• When Clara Massons was in labor with her son, a midwife climbed onto her bed and pushed down on Massons’ belly, explaining that she was helping to deliver her baby. For the next few hours, the midwife and a doctor took turns pressing down during contractions, using an old, now controversial technique for troubled deliveries. Masson said her pleas to stop were ignored at the Barcelona hospital where she delivered two years ago, and she later complained to authorities. The hospital said doctors took “appropriate measures” during her delivery. “I thought I was going to die,” she said. “For one month after, my belly was blue and purple.” The technique is known as the Kristeller maneuver and was first described in an 1867 German textbook. It is sometimes used during the second stage of labor to assist delivery and avoid a cesarean section when complications arise. But many doctors in developed countries say they have stopped using it because of the potential for broken bones, organ damage, and other complications. The World Health Organization does not recommend the technique. Yet the procedure is still commonly performed in many European countries, highlighting how once-accepted practices can persist even long after they’re considered to be unnecessary or even dangerous. Europe has some of the world’s lowest maternal and infant death rates, and assertions of mistreatment during childbirth are more common in Africa, Asia and Latin America. But the Kristeller maneuver and some other medical practices related to childbirth have come under increasing scrutiny in Europe, including complaints about inadequate anesthesia, surgical incisions during vaginal births and failure to seek patient consent for certain procedures. “Depending on the act, these practices rise to the level of a human rights violation,” said Mindy Roseman, director of a global justice and women’s rights program at Yale Law School. “Not obtaining consent from women for medical procedures, not providing pain relief or doing something that’s not scientifically justified, that is simply not the standard of care and it’s troubling wherever that occurs.” Last year, Croatian lawmaker Ivana Nincevic Lesandric drew attention to the anesthesia issue when she complained to Parliament she did not receive any for an emergency procedure after a miscarriage. “I don’t think I’ve ever been in (a) much more painful situation in my life,” Lesandric said. In response, the Speaker of the House chastised Lesandric for speaking over her allotted time and for publicly sharing such intimate details, saying it put him in an awkward position. The Ministry of Health, while not directly commenting on her case, said doctors typically use a local anesthetic for such procedures. Officials suggested there may have been a “misunderstanding” on Lesandric’s part regarding the type of anesthesia she received. Dr. Frederick Mercier, chair of obstetrics for the European Society of Anesthesiology, said general anesthesia is “most often used” in procedures like the one Lesandric had. He said local anesthesia isn’t used because “it is less effective.” In the days following her speech to Parliament, a childbirth advocacy group asked for and received hundreds of complaints about medical care from Croatian women. Three U.N. human rights experts, including two from Croatia, later said the responses “showed a pattern of abuse and violence against women undertaking medical procedures.” “I see it as another #MeToo campaign where certain issues were not being seen as human rights violations and were being tolerated,” said Ivana Radacic, a Croatian who sits on a panel for the U.N.’s Human Rights Council. In submissions for a U.N. report presented in October, several European countries or government-appointed experts acknowledged lapses in how informed consent from women during childbirth was obtained. The Czech Republic wrote that women were sometimes given documents to sign “without any explanation or information on the nature or reason for the procedure.” Dr. Ozge Tuncalp, a maternal and reproductive health care expert at WHO, said the U.N. health agency has noted increasing reports of mistreatment by women seeking health care in Europe. “Some of these things have become common practice and people think this is what they’re supposed to do, so it is very difficult to undo,” she said. The WHO says a once common procedure — a surgical incision to enlarge the vagina during childbirth and prevent tears — should not be used in more than about 10% of women and that consent should be mandatory. Yet government figures show rates range from 30% to more than 90% in countries including the Netherlands, Portugal, Spain and Romania. In France, a 2018 government report estimated that half of women who had the incision weren’t told beforehand. In Italy, one survey estimated 61% of women did not consent. Marta Busquets, a Spanish lawyer, said she asked the two midwives handling her delivery not to make the incision, but that they cut her anyway. “I felt really humiliated, but it’s my word against theirs,” she said. The hospital would not comment on her case, but said the procedure should not be performed routinely and that it obtains verbal consent when it is performed. In October, the Council of Europe passed a resolution on “obstetrical and gynecological violence.” Among other recommendations, it called on European member countries to implement laws on informed consent and to create specific reporting and complaint mechanisms, including sanctions for mistreatment. How often the Kristeller maneuver is used isn’t clear since it often isn’t included in medical records. Doctors, nurses and midwives in countries including Bulgaria, Croatia, Hungary, Italy, Portugal, Romania and Spain told The Associated Press they see it used on a weekly, if not daily, basis. A French government report last year estimated it was used in about 22% of births. In Italy, researchers concluded in a 2018 study that the Kristeller technique was documented in medical records only in about 10% of cases. “The evidence says it’s not helpful, it’s actually harmful,” said the WHO’s Tuncalp. “The fact that so many women are getting an intervention that both national and international guidance recommend against, is very worrying.” The technique is prohibited in the U.K., according to Dr. Patrick O’Brien, of Britain’s Royal College of Obstetricians & Gynaecologists. In the United States, the American College of Obstetricians and Gynecologists said they had no guidelines on the Kristeller maneuver because it is not recommended. “I can’t think of any reason you would resort to this,” said O’Brien. Dr. Ligita Jokubkiene of Sweden said she thinks it is still used because many doctors and midwives aren’t aware of the dangers. She learned it in medical school but no longer performs it herself. “If the woman was having bad contractions or if we wanted the delivery to go a bit quicker, it was easier to press on the woman and try to get the baby out fast,” she said. Spain’s Ministry of Health instructed health professionals to stop using it in its 2007 guidelines. But in a 2016 evaluation, government officials found it was still being done in about a quarter of women having vaginal births. Massons and her husband, Toni, remain troubled by the birth of their son Jaume, now 2. Massons was told the technique was needed because her labor had slowed, and because the baby was in a worrying position. In a letter to Massons that she shared with the AP, Dr. Miquel Gomez, medical director of the private Barcelona hospital where Massons gave birth, wrote that doctors took “appropriate measures.” The ombudsman for the Catalonia region noted the Kristeller technique was “discouraged” but not legally banned. WHO’s Tuncalp said that transforming medical care — and not just guidelines — is very difficult. “It can take generations of doctors to actually change practices in the labor ward,” she said.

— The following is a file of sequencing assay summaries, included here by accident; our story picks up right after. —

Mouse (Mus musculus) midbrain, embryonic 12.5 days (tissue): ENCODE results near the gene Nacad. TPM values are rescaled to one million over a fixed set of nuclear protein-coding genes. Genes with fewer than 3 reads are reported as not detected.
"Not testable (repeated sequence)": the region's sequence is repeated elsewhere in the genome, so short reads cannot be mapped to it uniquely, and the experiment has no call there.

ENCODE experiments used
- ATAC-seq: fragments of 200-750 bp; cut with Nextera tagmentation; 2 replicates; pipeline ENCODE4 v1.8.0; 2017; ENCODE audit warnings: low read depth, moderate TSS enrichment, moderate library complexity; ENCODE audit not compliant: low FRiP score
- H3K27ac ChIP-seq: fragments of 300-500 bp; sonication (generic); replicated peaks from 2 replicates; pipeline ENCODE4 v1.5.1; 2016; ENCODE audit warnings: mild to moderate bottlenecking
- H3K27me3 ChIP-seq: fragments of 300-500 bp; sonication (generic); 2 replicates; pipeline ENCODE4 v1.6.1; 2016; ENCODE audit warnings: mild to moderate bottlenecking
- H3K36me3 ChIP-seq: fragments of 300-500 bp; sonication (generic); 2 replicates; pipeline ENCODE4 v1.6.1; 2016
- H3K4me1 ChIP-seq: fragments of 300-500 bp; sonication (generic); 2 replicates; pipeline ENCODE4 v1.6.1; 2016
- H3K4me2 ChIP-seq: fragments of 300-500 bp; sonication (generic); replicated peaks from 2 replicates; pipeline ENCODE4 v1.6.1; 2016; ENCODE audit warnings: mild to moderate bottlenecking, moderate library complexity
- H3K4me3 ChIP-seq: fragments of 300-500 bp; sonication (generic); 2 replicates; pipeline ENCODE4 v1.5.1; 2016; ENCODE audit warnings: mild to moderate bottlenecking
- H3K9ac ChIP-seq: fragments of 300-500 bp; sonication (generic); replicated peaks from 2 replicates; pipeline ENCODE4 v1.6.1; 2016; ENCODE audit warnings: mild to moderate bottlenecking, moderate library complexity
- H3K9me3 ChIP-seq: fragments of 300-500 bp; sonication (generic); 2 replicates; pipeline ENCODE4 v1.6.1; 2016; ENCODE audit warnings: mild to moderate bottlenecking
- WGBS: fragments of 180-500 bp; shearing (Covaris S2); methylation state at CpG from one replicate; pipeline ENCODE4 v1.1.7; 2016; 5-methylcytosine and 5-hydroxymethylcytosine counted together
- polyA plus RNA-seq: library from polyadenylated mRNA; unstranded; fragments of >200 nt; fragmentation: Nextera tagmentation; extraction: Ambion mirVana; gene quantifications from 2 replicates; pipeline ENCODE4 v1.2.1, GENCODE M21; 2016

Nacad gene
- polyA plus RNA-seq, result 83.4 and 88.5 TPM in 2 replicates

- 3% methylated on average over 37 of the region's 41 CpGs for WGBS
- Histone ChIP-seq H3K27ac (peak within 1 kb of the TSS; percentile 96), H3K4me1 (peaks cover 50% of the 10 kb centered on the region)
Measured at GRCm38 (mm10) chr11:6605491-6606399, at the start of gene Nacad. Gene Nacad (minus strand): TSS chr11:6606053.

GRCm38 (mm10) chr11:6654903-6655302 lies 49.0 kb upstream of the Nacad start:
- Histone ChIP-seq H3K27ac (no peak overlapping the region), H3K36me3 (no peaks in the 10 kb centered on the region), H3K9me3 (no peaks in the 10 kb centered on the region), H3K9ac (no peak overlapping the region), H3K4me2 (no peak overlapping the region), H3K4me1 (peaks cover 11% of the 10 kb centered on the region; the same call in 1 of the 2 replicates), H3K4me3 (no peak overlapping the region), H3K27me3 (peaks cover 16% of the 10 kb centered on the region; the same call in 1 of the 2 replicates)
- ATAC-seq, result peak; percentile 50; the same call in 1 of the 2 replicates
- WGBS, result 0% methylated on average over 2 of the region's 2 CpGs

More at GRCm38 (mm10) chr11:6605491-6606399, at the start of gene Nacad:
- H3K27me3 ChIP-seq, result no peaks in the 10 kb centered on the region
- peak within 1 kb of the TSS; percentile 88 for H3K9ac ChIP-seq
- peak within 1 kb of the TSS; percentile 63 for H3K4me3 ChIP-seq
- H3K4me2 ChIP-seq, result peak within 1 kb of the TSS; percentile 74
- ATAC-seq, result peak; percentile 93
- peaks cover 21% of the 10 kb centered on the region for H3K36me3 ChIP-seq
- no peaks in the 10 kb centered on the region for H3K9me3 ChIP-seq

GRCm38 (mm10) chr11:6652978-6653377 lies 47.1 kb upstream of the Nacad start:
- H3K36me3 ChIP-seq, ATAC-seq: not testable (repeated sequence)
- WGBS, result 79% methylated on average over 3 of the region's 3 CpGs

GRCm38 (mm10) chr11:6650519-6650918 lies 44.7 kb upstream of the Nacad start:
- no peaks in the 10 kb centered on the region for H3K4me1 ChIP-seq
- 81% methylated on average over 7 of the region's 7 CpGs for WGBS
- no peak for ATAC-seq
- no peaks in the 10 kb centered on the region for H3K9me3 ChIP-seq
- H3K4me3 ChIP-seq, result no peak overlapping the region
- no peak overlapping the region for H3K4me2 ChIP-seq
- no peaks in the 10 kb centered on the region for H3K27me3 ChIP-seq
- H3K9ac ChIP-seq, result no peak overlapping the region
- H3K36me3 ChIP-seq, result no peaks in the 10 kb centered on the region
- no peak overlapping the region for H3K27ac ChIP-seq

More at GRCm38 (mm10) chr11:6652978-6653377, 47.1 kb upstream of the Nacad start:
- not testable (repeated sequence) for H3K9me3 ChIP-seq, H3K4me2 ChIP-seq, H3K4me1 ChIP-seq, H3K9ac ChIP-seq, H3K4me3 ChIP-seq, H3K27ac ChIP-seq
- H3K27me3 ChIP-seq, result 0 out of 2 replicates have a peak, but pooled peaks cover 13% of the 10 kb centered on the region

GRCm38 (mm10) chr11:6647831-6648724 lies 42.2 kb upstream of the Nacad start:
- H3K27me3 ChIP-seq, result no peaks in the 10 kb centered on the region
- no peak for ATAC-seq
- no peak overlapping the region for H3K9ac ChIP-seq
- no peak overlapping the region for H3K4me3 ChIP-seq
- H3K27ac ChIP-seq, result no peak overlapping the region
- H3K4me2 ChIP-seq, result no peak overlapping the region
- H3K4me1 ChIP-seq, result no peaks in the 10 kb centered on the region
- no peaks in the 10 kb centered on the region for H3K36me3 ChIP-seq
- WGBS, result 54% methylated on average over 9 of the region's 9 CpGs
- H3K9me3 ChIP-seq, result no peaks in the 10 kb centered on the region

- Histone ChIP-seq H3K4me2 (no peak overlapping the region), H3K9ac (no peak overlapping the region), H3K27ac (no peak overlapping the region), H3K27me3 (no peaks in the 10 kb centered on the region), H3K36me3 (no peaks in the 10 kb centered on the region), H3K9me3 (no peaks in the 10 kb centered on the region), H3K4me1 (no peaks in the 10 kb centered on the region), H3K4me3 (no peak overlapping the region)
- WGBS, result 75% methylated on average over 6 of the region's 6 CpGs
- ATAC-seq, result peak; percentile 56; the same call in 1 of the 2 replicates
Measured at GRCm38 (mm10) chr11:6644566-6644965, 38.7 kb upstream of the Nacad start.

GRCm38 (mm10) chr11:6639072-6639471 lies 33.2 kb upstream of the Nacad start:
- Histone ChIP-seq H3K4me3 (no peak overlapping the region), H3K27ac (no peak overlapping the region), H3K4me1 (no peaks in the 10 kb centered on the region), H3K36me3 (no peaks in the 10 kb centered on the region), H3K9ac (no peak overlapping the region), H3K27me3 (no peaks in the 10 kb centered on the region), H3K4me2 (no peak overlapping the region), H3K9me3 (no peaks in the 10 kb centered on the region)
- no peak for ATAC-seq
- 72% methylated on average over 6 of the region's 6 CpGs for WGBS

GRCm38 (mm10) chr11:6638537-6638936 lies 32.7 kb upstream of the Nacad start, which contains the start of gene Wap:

• A group of doctors on Wednesday ended a three-day protest against the U.S. government's refusal to allow the flu vaccine be administered to migrants, following the arrests of six demonstrators outside a Border Patrol regional headquarters in San Diego. Dr. Bonnie Arzuaga said Customs and Border Patrol officials met briefly with her and other protest leaders and vowed to pass her organization's request to start a pilot program to inoculate migrants in detention facilities in San Diego up their chain of command. In the past year, three migrant children have died from influenza after being detained by U.S. Border Patrol agents. They include a 16-year-old Guatemalan boy seen on security footage writhing in agony before he died of influenza in a Border Patrol holding cell. Customs and Border Protection has said they are not equipped to run a vaccination program. “It has never been a CBP practice to administer vaccines,' the agency said in a statement. It added that other agencies are in place to offer such vaccines to people in its custody when appropriate. Arzuaga, a pediatrician from Boston, said the Centers for Disease Control recommends all children above the age of six months be vaccinated against the flu. She said doctors showed up ready to administer vaccines to migrants at a San Diego-area detention facility for free but were kept locked out. So they held an hours-long protest Monday. “We are using our voices as public health physicians to sound the alarm,' said Arzuaga, the founder of Doctors for Camp Closure, representing about 2,000 medical professionals and students. “All we're trying to do is prevent more deaths.' On Tuesday, about 70 doctors and others demonstrated outside the San Diego Sector Border Patrol headquarters, where four doctors and two others were arrested after laying down on a driveway, preventing employees from leaving. Officials met briefly with the group after the arrests were made, Arzuaga said. On Wednesday, about 40 people held a vigil for those who have died while in detention facilities, gathering at the San Ysidro port of entry, one of the world's busiest pedestrian crossings. Then she and other demonstration leaders met again with Customs and Border Protection officials. The Department of Homeland Security's press secretary defended the decision to not let in the doctors, saying on Twitter: “Of course Border Patrol isn't going to let a random group of radical political activists show up and start injecting people with drugs.' Arzuaga said she was saddened the administration was attacking her and others for addressing a public health issue. “We're very much in middle of flu season now,' she said. “We're sort of missing the window of opportunity to keep people protected, not only people in detention facilities, but also in our communities.' Medical professionals repeatedly asked to be able to vaccinate migrants in letters sent months ago to the Trump administration, including the secretaries of health and human services and homeland security, but got no response. Arzuaga said Wednesday they were told Dr. David Tarantino, the senior medical adviser to Customs and Border Protection, would get back to them. The agency said in a statement that “the men and women of the U.S. Customs and Border Protection also share the concern about the welfare of those who come into our custody, and we stand by our process.' It noted that it has recently increased its medical staff to more than 250 health care employees working along the border, and migrants sent to longer-term facilities usually receive such vaccinations. But doctors say many migrants are sent from the short-term holding facilities back to Mexico to wait out their asylum requests under a Trump administration policy. There they often live in crowded shelters and unsanitary conditions. ___ This story has been corrected to show the protest was held at Border Patrol headquarters, not at a detention facility.